A closer look at Smarter Balanced test scores indicate larger achievement gaps among students of color, lower-income students and English Language Learner students within New Haven.

In New Haven, the highest-achieving students were Asian and white, with 62.8 percent and 36.1 percent meeting or exceeding the state achievement level in math, respectively. Asian and white students also performed best in the reading tests — 74 percent of Asian students met or exceeded the state’s standard and 56.3 percent of white students did so.

Black and Hispanic students scored significantly lower than other races across the district. In math, only 7.5 percent of black students met or exceeded the achievement level, and 9.2 percent of Hispanic students met or exceeded the standard. The percentages of black and Hispanic students scoring at the state standard for reading were 22.4 and 24.4 percent, respectively.

“I don’t think the test scores are surprising, although alarming,” said Rev. Eldren Morrison, pastor at Varick Memorial AME Zion Church and education reform advocate. “As soon as our African-American and Hispanic students get to kindergarten, they’re already behind. We have to focus on early childhood education, so there’s not so much catch-up involved later on.”

The Smarter Balanced test results also showed that ELL students scored lower than native speakers, likely due to language barriers.

According to a DataHaven report released in January, 25 percent of NHPS students speak a language other than English at home. The most common language, the report said, is Spanish, with 4,795 NHPS students speaking Spanish at home.

The gap extends even further, with magnet schools performing significantly better than non-magnet schools in New Haven.

This trend is not surprising, said Coral Ortiz — a junior at James Hillhouse High School and student representative on the Board of Education. Ortiz said that magnet schools tend to attract higher-performing students and that the smaller class sizes allow for more student-teacher interaction.

At Hillhouse, which is not a magnet school, 87.1 percent of students did not meet the state standard of achievement in math and 83.8 percent did not meet the level in reading. The New Haven high school that reported the highest scores was the Engineering and Science University Magnet School. At ESUMS, only 26.6 percent of students and 14.2 percent of students fell below the achievement standard for math and reading, respectively — both lower percentages that the state averages.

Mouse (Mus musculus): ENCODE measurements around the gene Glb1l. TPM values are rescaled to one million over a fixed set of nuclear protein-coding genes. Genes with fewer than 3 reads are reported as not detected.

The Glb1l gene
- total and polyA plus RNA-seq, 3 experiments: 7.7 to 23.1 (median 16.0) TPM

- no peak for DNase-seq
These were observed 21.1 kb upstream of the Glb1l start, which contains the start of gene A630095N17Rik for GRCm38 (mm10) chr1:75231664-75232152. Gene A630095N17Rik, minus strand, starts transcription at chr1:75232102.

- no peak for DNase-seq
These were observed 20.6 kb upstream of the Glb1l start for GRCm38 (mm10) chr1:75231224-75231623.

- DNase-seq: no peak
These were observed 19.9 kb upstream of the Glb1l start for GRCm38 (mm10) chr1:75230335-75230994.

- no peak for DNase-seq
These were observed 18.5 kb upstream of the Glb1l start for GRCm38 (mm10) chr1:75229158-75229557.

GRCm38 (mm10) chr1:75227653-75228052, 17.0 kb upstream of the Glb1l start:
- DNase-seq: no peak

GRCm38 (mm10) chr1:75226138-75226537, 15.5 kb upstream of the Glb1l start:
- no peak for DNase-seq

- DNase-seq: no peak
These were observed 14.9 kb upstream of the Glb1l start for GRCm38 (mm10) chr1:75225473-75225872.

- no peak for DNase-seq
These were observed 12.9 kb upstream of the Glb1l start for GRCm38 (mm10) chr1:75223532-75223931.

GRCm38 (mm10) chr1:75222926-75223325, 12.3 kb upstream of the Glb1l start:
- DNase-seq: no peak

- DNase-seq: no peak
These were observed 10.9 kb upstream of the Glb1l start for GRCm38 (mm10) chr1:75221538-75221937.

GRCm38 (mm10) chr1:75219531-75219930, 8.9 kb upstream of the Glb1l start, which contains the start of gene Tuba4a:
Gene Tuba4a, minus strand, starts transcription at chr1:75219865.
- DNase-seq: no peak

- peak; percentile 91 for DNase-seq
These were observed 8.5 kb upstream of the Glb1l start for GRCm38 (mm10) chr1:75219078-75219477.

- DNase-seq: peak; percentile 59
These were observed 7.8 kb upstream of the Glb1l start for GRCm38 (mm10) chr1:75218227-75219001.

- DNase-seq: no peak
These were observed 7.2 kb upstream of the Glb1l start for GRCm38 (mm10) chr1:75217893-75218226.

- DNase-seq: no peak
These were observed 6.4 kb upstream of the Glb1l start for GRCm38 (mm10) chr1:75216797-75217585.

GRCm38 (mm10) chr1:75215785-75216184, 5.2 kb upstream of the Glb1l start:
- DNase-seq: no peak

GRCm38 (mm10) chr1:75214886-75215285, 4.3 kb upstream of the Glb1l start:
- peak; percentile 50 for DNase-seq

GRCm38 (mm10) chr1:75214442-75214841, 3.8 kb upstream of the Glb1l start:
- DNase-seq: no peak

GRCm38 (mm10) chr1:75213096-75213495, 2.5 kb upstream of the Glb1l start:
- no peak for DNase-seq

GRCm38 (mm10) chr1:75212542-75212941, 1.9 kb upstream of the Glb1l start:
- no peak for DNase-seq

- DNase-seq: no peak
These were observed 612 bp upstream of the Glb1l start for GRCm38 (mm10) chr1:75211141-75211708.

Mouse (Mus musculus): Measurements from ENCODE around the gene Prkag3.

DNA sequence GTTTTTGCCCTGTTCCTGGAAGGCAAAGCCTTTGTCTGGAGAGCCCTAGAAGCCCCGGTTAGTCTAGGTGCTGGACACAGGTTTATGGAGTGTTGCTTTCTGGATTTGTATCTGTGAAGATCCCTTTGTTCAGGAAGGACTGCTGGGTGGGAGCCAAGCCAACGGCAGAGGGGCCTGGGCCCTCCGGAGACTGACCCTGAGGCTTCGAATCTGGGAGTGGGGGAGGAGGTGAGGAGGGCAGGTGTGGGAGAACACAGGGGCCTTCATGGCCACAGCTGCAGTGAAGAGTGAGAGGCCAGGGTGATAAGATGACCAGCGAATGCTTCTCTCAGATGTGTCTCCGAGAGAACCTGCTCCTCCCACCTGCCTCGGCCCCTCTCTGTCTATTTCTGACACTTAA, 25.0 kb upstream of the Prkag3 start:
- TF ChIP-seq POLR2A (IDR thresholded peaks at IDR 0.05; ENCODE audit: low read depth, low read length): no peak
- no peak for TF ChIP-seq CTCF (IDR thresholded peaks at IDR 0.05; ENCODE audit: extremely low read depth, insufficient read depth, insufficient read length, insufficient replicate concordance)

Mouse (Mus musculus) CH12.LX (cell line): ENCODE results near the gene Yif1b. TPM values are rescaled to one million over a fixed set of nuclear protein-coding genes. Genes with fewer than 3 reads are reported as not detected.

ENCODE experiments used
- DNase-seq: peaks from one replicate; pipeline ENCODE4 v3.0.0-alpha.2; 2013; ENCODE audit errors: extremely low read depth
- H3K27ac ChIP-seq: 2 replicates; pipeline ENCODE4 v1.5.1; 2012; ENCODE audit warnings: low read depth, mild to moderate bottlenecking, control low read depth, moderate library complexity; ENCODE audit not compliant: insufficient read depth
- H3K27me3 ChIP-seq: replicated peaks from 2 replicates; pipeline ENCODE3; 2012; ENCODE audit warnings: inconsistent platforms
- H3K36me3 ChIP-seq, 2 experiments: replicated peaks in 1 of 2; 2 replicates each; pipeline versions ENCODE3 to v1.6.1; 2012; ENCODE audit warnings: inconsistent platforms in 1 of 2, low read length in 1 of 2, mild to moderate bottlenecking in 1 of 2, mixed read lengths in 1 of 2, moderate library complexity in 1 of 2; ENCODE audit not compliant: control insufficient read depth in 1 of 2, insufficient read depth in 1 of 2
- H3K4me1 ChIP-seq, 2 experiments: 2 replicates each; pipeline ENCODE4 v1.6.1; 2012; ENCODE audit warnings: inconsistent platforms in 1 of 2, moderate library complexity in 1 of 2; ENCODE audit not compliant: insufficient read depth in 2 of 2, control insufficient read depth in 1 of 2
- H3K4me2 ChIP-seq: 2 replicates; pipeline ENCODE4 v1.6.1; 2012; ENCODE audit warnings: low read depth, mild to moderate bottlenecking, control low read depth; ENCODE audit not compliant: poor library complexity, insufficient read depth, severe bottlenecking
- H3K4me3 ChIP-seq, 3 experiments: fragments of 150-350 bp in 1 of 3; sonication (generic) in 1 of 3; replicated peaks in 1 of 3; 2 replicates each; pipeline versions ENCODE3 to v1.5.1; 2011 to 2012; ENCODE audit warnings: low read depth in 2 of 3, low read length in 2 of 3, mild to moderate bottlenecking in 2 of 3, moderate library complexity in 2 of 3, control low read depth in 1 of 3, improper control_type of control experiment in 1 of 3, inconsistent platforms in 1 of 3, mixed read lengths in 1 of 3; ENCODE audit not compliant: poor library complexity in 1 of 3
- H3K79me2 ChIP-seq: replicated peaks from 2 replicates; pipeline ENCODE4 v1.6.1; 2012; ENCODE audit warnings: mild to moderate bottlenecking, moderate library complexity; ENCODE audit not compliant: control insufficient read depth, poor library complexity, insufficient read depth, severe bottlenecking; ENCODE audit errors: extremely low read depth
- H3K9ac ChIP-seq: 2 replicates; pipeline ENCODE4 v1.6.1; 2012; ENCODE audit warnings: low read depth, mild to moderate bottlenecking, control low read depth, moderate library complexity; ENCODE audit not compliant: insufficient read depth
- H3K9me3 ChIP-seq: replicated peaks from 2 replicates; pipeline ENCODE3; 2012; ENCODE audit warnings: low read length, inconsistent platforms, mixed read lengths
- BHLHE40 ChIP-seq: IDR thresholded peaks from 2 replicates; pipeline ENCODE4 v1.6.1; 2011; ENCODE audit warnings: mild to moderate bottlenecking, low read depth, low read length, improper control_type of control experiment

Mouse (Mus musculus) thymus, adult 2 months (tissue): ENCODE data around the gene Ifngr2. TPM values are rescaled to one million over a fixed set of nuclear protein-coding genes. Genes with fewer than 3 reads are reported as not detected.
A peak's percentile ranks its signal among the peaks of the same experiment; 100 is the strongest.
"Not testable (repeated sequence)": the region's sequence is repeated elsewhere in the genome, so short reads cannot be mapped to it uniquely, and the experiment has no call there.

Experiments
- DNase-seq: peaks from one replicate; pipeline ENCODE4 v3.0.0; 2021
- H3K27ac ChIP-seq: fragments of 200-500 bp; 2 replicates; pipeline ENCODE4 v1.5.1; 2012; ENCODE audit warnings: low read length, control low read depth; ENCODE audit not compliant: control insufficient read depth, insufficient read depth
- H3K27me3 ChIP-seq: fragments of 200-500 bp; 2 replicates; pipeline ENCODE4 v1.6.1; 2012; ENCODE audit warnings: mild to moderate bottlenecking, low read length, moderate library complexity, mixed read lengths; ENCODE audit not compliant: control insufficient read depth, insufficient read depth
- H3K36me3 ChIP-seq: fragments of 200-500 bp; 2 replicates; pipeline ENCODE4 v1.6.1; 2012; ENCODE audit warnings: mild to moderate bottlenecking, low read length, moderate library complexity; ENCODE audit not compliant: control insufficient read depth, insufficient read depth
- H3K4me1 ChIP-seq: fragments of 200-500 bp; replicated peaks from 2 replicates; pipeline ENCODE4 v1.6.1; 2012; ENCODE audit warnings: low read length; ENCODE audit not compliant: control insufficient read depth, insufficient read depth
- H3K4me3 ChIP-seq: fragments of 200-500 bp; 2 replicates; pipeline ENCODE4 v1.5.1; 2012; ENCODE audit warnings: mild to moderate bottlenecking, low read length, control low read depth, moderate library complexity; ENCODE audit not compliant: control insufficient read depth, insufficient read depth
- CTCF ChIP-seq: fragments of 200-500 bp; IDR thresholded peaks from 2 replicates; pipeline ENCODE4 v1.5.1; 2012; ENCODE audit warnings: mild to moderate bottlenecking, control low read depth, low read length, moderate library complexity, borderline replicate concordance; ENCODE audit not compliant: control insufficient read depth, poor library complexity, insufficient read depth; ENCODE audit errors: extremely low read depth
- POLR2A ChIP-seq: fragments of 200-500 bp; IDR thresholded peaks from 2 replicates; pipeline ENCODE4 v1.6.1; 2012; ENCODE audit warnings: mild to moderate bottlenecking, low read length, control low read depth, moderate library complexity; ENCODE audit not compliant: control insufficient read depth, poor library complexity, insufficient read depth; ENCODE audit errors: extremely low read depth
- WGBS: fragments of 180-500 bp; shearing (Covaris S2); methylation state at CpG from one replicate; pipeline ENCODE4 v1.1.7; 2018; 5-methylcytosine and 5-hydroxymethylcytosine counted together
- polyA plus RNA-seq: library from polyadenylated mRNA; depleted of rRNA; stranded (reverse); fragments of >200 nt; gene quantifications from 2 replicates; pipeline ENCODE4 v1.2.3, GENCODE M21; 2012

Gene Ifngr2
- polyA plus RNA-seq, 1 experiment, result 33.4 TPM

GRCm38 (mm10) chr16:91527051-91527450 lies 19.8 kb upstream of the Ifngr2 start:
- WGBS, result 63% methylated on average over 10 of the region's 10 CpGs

David Low, a mathematics and aquaculture technology teacher at the Sound School — one of the city’s magnet schools — said higher scores at magnet schools are not necessarily due to better teaching methods.

“Poverty plays the biggest role,” he said. “We have fewer kids of poverty than other schools. Quite frankly, we could be doing nothing different and still getting higher scores.”


According to Ward 1 Alder Sarah Eidelson ’12, the School Change and Promise programs are important pieces of the puzzle, but not the whole solution.

Eidelson, who also serves as the aldermanic Youth Services Committee chair, highlighted the city’s violence prevention programs such as Youth Stat — which identifies at-risk youth based on rates of school absence — and the violence prevention grant, which allocates federal funds to several city initiatives targeting youth violence, including job training and community service programs.

“When we’re looking at the question of how to support young people in New Haven such that they can be successful, it’s important to look at the whole picture,” Eidelson said. “The challenges that students face are in school but they are also before school and after school.”

Harp echoed this sentiment, noting that gaps in achievement and youth violence are linked.

“If someone in their teens doesn’t have the adequate skills to succeed in school, they’re likely to be the ones who are disruptive as a way to not have to own some of that lack of achievement,” she said.

Harp added that the academic training has been incorporated into city violence prevention efforts. This summer, she said, a group of youth returning to the community from the juvenile justice system was offered tutoring in reading and math as well as team development through New Haven Youth Stat. The graduates from the program, Harp said, gave overwhelmingly positive feedback and said the tutoring specifically helped them prepare for high school coursework.

Harp said the city would be assembling an advisory committee on reading, composed of members from within the community as well as outside. Experts from the University of Connecticut Neag School of Education and the Haskins Literacy Initiative — a Yale-funded program — will be among the committee members, she added.

Harp added that, to address the achievement gap in math, the city will look into utilizing online resources such as Khan Academy to supplement school curriculums.

The process of addressing gaps among different NHPS schools revealed by the test scores will be a long-term project, she added.

“We have a portfolio of schools that are performing poorly compared to others,” she said. “We’ll take a cold hard look at that and begin to make those changes in the places that need them most.”